Worst Day in History

Norwegian Seed Vault

Time does exist, it may also be theoretical, but the reality of linear time is apparent to all. While “value” may be highly subjective, there has been some attempt to define the “worst day in history”. This could be seen as the birth of an evil dictator, a catastrophic meteor, the first use of atomic weapons, the election (or loss) of a presidency, or biting the fruit of the tree of knowledge.

In general, it is more than the event itself, but the linear consequences that follow the event, so pinning the “worst day” is very difficult. What part of the linear process is the crucial “point of no return?”

There are a couple of YouTube videos that suggest that 536 AD is the worst year to be alive in our history. More specifically, the early part of 536, due to a volcanic eruption in Iceland, North America, or El Salvador. We don’t know which or how many. In either case, it was the consequences that brutalized the world.

The amount of volcanic ash in the upper atmosphere created a “nuclear winter” for the summer of 536 AD around the globe. Creating famine and hardship for plants, animals and humans. Medieval scholar Michael McCormick, in 2018 nominated 536 AD as the beginning of massive changes around the world, including a mysterious “fog”.

There were Visigoths in Spain from 600-800 AD. They weren’t indigenous, they came from Romania, because they were being pressured by Huns coming from the East. The Huns left the East because of famine in the Tundra. It was a cascading effect of the volcanic “fog” that created Hungary. And yes, certainly Attila had something to do with the success of the Huns, but leaders rise due to challenges, or their people perish.

This is just one example, more and more historians are attributing the climate change starting in 536 to the end of cultures in various parts of the planet.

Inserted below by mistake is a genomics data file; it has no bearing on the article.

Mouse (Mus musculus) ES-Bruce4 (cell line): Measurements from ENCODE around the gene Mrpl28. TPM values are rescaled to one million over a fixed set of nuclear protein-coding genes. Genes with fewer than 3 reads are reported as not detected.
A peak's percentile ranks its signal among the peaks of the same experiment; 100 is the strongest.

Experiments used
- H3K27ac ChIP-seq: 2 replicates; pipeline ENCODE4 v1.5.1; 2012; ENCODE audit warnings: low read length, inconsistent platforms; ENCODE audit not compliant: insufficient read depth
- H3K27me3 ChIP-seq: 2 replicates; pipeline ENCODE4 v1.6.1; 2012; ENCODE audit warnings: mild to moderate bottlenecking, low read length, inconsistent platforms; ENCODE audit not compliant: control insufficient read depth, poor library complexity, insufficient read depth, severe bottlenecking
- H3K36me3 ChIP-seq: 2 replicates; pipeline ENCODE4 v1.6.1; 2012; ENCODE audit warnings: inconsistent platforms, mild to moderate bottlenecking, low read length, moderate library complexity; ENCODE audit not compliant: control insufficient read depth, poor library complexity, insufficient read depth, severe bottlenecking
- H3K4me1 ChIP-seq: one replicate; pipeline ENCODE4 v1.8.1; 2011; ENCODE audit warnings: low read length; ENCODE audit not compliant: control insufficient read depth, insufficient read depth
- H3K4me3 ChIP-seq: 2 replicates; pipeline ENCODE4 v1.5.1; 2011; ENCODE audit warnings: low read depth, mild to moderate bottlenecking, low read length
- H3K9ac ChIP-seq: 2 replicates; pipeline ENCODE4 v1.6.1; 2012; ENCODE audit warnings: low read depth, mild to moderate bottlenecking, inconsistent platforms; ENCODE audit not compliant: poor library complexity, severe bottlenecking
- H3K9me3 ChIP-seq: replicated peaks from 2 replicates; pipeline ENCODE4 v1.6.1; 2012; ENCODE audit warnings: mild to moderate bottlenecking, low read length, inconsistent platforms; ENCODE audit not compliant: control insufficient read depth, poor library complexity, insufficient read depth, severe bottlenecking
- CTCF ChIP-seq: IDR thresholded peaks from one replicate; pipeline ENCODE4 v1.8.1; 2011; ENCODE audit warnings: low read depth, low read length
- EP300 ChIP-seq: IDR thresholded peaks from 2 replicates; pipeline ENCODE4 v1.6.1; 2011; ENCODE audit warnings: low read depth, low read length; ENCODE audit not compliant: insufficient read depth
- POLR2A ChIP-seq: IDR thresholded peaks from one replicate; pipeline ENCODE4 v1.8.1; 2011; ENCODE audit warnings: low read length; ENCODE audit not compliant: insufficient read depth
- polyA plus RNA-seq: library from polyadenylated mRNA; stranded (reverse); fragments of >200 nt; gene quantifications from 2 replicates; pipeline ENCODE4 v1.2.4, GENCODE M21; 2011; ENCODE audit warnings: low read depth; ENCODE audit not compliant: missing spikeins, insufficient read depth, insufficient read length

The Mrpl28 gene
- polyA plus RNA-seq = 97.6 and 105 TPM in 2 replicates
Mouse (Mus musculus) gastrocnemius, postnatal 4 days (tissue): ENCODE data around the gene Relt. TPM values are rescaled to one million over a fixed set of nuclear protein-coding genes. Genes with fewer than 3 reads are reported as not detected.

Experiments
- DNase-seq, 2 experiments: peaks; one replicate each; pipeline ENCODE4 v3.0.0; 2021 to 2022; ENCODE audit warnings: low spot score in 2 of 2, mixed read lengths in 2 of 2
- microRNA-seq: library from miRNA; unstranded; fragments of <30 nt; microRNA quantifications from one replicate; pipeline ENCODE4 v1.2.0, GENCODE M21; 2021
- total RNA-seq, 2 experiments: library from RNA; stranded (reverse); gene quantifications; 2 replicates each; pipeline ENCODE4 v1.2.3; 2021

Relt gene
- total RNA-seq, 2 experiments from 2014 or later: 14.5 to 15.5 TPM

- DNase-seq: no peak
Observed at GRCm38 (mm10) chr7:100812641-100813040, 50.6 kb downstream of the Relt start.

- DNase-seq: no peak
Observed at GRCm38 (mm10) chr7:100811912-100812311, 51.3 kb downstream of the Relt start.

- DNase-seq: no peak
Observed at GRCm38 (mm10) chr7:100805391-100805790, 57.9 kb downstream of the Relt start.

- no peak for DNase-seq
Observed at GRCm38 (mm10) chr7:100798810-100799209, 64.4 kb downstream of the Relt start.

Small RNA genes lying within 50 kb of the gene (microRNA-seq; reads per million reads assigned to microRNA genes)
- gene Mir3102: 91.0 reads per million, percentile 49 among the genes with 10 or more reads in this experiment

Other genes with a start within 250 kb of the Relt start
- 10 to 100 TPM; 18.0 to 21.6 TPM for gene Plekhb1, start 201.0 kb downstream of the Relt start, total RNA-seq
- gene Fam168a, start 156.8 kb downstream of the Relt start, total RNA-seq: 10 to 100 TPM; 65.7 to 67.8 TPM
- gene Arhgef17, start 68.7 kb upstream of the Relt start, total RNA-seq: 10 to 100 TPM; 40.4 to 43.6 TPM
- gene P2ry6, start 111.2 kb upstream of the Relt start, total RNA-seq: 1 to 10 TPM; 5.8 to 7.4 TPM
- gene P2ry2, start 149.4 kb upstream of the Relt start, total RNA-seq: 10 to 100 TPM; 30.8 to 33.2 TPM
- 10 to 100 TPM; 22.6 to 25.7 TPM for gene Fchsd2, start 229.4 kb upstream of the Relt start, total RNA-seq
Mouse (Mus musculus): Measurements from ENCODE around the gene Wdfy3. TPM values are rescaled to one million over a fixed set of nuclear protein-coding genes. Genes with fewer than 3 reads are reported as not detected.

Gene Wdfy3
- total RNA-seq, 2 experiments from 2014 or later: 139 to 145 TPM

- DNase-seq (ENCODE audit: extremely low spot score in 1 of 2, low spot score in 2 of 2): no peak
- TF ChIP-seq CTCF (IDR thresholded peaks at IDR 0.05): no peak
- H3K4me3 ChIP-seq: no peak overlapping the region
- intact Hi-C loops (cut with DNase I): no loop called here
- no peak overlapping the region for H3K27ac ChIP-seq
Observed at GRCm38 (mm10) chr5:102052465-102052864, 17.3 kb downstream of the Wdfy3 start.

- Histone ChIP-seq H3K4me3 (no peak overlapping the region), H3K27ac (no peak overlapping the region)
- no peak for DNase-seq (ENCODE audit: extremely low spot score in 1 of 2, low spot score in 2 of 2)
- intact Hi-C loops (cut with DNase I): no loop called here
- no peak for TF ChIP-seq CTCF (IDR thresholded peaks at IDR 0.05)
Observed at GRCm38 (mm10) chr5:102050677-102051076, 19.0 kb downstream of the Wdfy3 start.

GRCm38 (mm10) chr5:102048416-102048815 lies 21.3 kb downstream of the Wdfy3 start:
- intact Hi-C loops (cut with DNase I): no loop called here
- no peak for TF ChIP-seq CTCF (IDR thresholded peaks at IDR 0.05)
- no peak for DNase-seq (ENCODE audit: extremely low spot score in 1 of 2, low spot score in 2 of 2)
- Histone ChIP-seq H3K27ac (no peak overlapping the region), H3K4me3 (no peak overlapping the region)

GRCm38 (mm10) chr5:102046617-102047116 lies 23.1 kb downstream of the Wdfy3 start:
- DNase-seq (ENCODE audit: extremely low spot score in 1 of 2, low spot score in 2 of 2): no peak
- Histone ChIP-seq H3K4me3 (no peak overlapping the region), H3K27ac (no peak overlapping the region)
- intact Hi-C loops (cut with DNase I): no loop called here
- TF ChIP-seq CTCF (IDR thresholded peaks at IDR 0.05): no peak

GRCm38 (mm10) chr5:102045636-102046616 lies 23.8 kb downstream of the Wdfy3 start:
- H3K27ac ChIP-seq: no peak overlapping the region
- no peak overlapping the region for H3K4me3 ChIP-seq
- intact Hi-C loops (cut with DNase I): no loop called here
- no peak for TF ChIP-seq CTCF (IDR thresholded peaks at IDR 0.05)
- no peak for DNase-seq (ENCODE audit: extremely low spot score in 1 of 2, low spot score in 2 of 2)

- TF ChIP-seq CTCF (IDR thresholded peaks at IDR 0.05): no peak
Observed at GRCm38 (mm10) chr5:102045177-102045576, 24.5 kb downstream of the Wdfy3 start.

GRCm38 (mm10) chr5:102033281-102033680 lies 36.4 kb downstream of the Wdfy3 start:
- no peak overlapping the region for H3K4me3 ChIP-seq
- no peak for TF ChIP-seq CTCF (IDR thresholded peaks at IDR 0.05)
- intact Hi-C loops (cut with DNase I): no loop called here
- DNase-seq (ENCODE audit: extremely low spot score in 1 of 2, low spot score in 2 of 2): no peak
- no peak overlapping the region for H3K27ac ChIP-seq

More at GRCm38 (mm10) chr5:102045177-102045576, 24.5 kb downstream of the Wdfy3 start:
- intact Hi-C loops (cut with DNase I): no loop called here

So today we have bunkers to survive the initial nuclear blast, but can we survive two or three years of ash in the sky, blocking out the rays of the sun? How do we regain our plant life? What happens to our seed crop? Every farmer knows to put aside seed to plant new crops. A bad harvest may require dipping into the seed crop to provide food. Two or three bad harvests will eliminate the seed crop and the “shortage” of food will become permanent.

Never fear, there is a secure bunker in Norway. In 2008, the Norwegians finished construction of the Arctic Svalbard Global Seed Vault. It has been filled with seeds of every kind of plant. It is super secret, no visitors, and it will be the place to go in order to replenish the seed crop for the worlds farmers.

I hope they have enough.

About johndiestler

Retired community college professor of graphic design, multimedia and photography, and chair of the fine arts and media department.
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1 Response to

  1. Anonymous says:

    Wonderful narrative!!!!! Leave it to those incredibly Norwegians. A fine group of people.

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